It is to be noted that the above-described technique is equally applicable to forming a reflective coating on an article of manufacture, where such a reflective coating may be useful for some applications. Any suitable coating material, for example a metal such as aluminum or tungsten deposited from an organo-metallic precursor, may be used to form a reflective coating utilizing the vapor deposition method of the present invention. Further, as mentioned above, any suitable vapor deposition process, well-known to those skilled in the art, may be used in practicing the present invention including, but not limited to, chemical vapor deposition (CVD), molecular beam epitaxy (MBE) or atomic layer epitaxy (ALE).

Patent Citations
Cited PatentFiling datePublication dateApplicantTitle
US2026203 *Jul 5, 1934Dec 31, 1935Ackles Hornkohl CompanyIcing mechanism
US4361111 *Dec 23, 1981Nov 30, 1982Groen Henry JGolf ball dry rack
US4415512 *Mar 18, 1981Nov 15, 1983Torobin Leonard BMethod and apparatus for producing hollow metal microspheres and microspheroids
US4704298 *Jul 31, 1986Nov 3, 1987The Research Foundation Of State University Of New YorkCoating spherical objects
US4716050 *Nov 10, 1986Dec 29, 1987American Telephone And Telegraph Company, At&T Bell LaboratoriesChemical vapor deposition of aluminum on an activated surface
US4725890 *Jul 15, 1986Feb 16, 1988Ovonic Imaging Systems, Inc.Flexible array of photosensitive elements
US4916091 *Dec 13, 1988Apr 10, 1990Texas Instruments IncorporatedPlasma and plasma UV deposition of SiO2
US4933561 *Dec 2, 1988Jun 12, 1990Asea Brown Boveri AbMonolithic optocoupler with electrically conducting layer for diverting interference
US5081069 *Dec 26, 1989Jan 14, 1992Texas Instruments IncorporatedMethod for depositing a Tio2 layer using a periodic and simultaneous tilting and rotating platform motion
USRE30626 *Sep 14, 1979May 26, 1981Ultramet of PacoimaSpheres obtained by vapor deposition for use in ball point pens
Non-Patent Citations
1 *Morosanu, C. E. Thin Films by Chemical Vapor Deposition Elsevier 1990 pp. 42 43 & 50.
2Morosanu, C. E. Thin Films by Chemical Vapor Deposition Elsevier 1990 pp. 42-43 & 50.
3 *Morosanu, C. E. Thin Films by Chemical Vapor Deposition; Elsevier 1990 p. 19.
4 *Pierson, Hugh O., Chemically Vapor Deposited Coatings American Ceramic Society, p iii, 1981.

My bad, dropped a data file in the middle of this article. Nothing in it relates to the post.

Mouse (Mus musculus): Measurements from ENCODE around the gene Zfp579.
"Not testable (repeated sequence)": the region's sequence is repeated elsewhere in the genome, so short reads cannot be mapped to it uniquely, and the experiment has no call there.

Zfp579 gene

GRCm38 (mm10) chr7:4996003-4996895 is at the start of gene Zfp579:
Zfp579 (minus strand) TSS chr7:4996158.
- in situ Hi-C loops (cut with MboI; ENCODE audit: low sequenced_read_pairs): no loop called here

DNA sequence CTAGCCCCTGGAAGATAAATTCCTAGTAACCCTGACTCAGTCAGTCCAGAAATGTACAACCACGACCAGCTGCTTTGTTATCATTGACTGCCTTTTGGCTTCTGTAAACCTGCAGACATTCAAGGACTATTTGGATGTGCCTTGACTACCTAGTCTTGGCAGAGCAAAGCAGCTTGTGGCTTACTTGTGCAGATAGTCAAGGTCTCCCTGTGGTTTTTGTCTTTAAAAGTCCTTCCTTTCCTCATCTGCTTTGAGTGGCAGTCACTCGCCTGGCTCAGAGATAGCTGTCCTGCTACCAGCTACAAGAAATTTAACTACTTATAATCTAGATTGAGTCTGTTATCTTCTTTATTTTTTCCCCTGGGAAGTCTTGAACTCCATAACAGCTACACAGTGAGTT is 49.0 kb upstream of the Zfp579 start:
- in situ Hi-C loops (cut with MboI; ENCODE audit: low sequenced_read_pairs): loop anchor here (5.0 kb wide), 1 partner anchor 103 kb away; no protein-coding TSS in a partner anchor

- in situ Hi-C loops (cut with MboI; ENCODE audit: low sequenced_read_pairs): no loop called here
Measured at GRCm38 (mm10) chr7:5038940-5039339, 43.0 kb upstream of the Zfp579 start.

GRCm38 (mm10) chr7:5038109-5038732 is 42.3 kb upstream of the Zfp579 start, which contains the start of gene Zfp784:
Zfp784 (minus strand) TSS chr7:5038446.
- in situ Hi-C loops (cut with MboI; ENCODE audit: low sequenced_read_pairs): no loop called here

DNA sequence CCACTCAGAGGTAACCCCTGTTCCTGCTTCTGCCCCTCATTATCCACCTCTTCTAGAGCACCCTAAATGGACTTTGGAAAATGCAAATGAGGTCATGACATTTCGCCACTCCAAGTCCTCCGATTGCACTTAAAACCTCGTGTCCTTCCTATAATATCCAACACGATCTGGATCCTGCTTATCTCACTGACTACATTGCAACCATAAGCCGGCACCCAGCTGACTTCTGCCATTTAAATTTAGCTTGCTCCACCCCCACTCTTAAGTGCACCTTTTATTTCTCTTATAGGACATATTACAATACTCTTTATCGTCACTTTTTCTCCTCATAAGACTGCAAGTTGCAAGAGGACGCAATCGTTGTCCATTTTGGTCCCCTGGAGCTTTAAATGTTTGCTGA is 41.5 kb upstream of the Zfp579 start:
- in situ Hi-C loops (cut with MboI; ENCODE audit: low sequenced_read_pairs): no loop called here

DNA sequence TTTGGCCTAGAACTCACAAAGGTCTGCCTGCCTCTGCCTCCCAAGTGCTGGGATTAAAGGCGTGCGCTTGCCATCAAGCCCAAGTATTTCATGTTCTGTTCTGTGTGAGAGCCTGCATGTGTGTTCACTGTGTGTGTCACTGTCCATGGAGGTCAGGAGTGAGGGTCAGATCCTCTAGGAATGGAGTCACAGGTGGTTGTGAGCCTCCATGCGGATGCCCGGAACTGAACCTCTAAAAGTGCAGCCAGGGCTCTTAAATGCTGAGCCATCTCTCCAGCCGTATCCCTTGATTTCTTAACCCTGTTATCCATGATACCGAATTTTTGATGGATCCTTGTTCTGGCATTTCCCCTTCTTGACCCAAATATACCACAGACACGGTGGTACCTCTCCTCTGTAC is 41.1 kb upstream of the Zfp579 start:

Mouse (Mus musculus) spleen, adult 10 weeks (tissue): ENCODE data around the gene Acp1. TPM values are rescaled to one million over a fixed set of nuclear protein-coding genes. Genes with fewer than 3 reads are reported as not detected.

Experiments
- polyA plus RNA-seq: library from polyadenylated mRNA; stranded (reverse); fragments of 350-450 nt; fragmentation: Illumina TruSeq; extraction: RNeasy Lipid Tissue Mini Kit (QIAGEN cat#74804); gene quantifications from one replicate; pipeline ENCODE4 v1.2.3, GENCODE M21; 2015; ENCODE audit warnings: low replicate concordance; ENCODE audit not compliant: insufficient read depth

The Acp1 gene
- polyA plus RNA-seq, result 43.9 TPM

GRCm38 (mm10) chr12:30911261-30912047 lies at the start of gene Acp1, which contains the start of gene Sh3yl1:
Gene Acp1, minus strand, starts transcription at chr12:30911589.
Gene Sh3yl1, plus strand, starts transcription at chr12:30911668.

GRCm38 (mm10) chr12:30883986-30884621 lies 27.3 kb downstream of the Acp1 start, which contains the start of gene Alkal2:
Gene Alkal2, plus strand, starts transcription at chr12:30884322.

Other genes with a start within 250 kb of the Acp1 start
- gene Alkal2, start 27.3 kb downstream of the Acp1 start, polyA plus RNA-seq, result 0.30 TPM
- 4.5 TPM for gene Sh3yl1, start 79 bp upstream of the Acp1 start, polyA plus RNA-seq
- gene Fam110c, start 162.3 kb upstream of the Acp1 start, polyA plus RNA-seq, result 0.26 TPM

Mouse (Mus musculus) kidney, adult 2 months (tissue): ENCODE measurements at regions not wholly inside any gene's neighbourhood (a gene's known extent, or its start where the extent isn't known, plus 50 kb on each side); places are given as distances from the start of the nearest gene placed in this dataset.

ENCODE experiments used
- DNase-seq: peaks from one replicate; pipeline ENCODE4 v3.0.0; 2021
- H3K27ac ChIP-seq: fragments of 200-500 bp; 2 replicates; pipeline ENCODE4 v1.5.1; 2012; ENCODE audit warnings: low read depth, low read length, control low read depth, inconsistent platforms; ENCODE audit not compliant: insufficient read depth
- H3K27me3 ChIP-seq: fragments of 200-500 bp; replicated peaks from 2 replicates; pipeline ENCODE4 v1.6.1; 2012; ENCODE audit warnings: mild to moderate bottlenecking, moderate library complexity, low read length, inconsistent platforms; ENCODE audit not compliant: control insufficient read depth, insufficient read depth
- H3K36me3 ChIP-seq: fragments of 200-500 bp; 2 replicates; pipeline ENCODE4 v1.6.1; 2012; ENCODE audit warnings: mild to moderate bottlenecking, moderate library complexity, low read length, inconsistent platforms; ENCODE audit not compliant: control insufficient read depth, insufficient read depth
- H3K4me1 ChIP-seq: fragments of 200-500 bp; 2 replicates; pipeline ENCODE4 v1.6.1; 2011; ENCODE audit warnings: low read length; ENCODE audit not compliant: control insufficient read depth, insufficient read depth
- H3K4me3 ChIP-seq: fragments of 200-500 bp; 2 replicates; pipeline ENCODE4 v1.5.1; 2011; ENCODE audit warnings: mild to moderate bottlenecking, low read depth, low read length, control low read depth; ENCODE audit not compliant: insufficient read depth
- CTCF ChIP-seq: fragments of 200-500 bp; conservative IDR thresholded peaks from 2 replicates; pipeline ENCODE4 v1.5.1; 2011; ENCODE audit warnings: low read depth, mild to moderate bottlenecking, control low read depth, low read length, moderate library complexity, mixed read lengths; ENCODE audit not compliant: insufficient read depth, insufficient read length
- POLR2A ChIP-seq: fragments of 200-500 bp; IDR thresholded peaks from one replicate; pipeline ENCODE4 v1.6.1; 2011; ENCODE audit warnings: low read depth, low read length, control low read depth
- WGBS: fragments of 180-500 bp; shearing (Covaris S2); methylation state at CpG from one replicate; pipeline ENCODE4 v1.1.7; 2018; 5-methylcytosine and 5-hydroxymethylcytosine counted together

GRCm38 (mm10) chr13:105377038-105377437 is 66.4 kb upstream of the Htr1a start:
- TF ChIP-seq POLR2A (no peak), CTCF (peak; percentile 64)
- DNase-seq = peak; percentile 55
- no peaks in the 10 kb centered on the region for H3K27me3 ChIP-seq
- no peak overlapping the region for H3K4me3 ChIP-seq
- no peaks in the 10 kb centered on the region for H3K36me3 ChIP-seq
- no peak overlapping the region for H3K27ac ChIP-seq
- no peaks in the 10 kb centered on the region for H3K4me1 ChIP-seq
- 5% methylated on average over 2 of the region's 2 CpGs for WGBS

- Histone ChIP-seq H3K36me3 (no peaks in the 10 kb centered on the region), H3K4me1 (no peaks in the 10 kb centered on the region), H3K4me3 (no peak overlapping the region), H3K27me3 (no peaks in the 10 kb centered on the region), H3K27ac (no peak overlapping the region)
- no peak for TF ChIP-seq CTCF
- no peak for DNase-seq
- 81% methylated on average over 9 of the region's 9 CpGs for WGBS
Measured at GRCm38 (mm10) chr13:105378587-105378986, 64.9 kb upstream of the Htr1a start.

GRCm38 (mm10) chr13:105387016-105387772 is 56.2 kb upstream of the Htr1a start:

5 *Powell, C. F. Vapor Deposition John Wiley & Sons 1966 p. 250.
Referenced by
Citing PatentFiling datePublication dateApplicantTitle
US5576058 *Mar 17, 1995Nov 19, 1996Sandvik AbBatch loading system for CVD
US5759621 *Aug 28, 1996Jun 2, 1998Sandvik AbBatch loading system for CVD
US5792423 *Mar 8, 1995Aug 11, 1998Markelov; MichaelHeadspace autosampler apparatus and method
US6017581 *Apr 18, 1997Jan 25, 2000Semi-Alloys CompanyMethod for coating lenticular articles
US6193801 *Sep 3, 1999Feb 27, 2001Semi-Alloys CompanyApparatus for coating lenticular articles
US6210546 *Oct 29, 1998Apr 3, 2001Lucent Technologies Inc.Fixture with at least one trough and method of using the fixture in a plasma or ion beam
US6507446 *Jun 29, 2001Jan 14, 2003Hoya CorporationPositioning method of optical element, positioning member of optical element and optical unit, and manufacturing method thereof
US6978896Apr 11, 2002Dec 27, 20053M Innovative Properties CompanyMethod of making retrochromic beads and kit thereof
US7036944Apr 11, 2002May 2, 20063M Innovative Properties CompanyRetrochromic articles
US7294360 *Mar 31, 2003Nov 13, 2007Planar Systems, Inc.Conformal coatings for micro-optical elements, and method for making the same
US20030021572 *Feb 7, 2002Jan 30, 2003Steinberg Dan A.V-groove with tapered depth and method for making
US20030194490 *Apr 11, 2002Oct 16, 20033M Innovative Properties CompanyMethod of making retrochromic beads and kit thereof
US20040197527 *Mar 31, 2003Oct 7, 2004Maula Jarmo IlmariConformal coatings for micro-optical elements
WO2015100065A1 *Dec 16, 2014Jul 2, 20153M Innovative Properties CompanyUniform chemical vapor deposition coating on a 3-dimensional array of uniformly shaped articles
U.S. Classification427/166, 118/500, 427/167
International ClassificationC04B41/82, C03C17/245, G02B1/11, C23C16/44, C23C16/458, G02B1/10, C04B41/81, C03C4/00
Cooperative ClassificationG02B1/11, C23C16/458, G02B5/0808
European ClassificationC23C16/458, G02B1/11
Legal Events
Jun 29, 1998FPAYFee payment
Year of fee payment: 4
Jul 8, 2002FPAYFee payment
Year of fee payment: 8
Jul 6, 2006FPAYFee payment
Year of fee payment: 12